Having regular routines can be a helpful strategy for busy parents and kids, like the time we rise from sleep each day or what time we eat. Some parents even rise first so they have some “me” time before the kids wake. The children may have scheduled piano lessons or baseball practice followed by homework completion… all making up what we know as a family routine. Now that summer has arrived, a new routine may include swimming lessons, outdoor adventures, and time for rest and relaxation.
Rituals, on the other hand, may be symbolic. For example, the celebration of a family birthday. This special occasion might also include enjoying a family meal and a “favorite dish” requested by the birthday member! The birthday ritual itself takes on special meaning and perhaps has been shared over generations. Families may have stories to share about how the rituals celebrated were started and why they continue to be meaningful.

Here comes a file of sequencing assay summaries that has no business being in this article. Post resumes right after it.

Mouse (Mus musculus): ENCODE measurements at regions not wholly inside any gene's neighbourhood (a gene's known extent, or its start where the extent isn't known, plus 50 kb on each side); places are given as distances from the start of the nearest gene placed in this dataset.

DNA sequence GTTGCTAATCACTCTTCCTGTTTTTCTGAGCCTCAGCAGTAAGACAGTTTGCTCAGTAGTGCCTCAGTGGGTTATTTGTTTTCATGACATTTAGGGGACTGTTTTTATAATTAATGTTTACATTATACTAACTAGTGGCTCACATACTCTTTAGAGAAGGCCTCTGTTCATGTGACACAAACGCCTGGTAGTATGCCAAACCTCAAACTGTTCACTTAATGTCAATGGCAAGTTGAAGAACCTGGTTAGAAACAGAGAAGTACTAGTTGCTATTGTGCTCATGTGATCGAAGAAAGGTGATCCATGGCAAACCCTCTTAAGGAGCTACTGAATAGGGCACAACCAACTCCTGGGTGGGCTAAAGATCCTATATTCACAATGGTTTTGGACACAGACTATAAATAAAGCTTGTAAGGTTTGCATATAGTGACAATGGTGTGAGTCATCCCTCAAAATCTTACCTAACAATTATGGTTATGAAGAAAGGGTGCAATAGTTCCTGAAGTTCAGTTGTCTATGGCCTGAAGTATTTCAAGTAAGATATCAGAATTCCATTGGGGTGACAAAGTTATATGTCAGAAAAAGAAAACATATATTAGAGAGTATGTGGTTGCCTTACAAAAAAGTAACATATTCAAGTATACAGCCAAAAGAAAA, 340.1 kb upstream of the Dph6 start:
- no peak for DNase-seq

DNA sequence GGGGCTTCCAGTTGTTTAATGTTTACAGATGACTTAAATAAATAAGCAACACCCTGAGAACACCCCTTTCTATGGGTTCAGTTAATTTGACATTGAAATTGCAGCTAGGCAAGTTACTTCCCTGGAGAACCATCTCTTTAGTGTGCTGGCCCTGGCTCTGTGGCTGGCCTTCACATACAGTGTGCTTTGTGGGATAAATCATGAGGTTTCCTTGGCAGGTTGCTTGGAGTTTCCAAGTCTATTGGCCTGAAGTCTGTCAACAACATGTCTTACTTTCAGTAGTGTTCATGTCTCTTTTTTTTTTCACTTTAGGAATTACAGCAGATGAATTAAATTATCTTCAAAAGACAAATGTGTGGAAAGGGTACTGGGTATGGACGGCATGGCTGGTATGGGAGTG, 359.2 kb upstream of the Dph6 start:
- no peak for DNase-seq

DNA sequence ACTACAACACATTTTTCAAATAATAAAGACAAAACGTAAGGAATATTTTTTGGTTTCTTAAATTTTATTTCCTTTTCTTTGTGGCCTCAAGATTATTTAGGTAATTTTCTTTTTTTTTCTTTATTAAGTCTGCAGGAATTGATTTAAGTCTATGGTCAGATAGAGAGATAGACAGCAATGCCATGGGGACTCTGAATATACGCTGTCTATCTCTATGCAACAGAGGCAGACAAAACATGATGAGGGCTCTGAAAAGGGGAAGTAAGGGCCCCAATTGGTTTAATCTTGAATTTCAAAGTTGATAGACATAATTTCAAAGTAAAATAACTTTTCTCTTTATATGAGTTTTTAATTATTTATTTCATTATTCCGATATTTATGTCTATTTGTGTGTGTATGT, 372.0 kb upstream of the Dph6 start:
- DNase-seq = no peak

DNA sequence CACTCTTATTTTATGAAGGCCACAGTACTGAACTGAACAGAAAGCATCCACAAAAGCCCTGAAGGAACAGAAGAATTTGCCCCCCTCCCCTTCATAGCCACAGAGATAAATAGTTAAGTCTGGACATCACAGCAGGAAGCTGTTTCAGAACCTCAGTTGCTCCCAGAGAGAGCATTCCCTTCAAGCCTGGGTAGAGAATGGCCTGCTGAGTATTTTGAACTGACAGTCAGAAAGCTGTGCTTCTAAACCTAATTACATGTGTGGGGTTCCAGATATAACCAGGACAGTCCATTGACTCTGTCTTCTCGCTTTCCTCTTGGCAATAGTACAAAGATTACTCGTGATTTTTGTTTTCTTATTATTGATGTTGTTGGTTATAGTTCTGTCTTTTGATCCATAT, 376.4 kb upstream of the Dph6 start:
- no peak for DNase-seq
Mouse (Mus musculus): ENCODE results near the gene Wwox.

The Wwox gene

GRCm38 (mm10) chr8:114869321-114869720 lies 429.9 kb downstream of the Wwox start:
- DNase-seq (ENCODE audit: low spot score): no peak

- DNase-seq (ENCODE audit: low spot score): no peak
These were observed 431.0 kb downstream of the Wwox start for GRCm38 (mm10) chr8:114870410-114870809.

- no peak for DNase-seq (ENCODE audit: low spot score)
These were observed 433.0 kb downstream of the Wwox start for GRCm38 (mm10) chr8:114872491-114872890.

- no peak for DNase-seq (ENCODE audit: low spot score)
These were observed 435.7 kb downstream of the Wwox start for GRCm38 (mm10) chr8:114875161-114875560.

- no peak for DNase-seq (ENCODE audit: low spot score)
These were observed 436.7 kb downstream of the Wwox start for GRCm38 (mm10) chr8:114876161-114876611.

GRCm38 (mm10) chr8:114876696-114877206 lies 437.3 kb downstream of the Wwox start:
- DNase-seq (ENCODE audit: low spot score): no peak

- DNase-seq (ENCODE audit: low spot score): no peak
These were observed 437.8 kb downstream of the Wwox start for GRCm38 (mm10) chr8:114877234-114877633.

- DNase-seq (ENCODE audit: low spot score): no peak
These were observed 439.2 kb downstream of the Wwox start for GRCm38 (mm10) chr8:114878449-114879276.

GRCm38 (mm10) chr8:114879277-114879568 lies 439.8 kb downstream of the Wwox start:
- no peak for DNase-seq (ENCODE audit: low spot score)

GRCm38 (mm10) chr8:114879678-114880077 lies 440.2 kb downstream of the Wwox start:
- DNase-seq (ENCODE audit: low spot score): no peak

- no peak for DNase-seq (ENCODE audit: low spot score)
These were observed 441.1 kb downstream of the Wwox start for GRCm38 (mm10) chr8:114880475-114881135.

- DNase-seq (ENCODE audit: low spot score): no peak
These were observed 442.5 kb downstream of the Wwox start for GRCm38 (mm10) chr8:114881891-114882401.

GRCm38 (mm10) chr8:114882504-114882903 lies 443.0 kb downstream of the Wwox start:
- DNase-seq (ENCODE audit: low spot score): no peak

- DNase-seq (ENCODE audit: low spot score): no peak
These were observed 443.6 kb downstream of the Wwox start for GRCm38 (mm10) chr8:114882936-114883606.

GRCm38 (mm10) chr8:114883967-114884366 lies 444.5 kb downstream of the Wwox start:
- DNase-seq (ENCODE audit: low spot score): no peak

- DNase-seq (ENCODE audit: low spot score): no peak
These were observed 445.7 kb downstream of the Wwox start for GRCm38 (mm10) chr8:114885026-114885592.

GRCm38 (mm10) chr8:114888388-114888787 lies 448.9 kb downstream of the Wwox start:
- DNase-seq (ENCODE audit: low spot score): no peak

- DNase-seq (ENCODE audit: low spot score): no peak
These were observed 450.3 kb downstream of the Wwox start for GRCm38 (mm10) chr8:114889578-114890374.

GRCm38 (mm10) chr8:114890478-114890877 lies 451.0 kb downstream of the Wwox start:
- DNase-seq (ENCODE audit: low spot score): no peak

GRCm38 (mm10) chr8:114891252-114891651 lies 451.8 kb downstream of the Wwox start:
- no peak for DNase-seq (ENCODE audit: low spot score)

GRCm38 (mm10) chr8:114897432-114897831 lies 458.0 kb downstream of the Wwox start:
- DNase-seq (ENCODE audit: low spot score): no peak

Routines and rituals play a special role in our families and often reflect family values. When families face “tough times,” the routines can be interrupted. However, parents who maintain routines during the chaos will find they can be a protective factor, which may help the family feel some stability during the “tough time.”
We are connecting rituals and routines to tough times now, but The Science of Parenting team produced two bonus podcasts relating to specific losses in the pandemic (be sure to go back and listen to those, too, if you haven’t heard them already!):